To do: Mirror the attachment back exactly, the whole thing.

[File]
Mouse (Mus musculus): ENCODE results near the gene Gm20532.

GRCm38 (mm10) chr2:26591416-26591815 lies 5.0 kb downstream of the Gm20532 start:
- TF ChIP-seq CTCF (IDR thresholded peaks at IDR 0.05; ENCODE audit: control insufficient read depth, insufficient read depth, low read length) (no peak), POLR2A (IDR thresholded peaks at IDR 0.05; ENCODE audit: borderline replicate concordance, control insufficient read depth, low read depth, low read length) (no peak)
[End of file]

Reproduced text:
Mouse (Mus musculus): ENCODE results near the gene Gm20532.

GRCm38 (mm10) chr2:26591416-26591815 lies 5.0 kb downstream of the Gm20532 start:
- TF ChIP-seq CTCF (IDR thresholded peaks at IDR 0.05; ENCODE audit: control insufficient read depth, insufficient read depth, low read length) (no peak), POLR2A (IDR thresholded peaks at IDR 0.05; ENCODE audit: borderline replicate concordance, control insufficient read depth, low read depth, low read length) (no peak)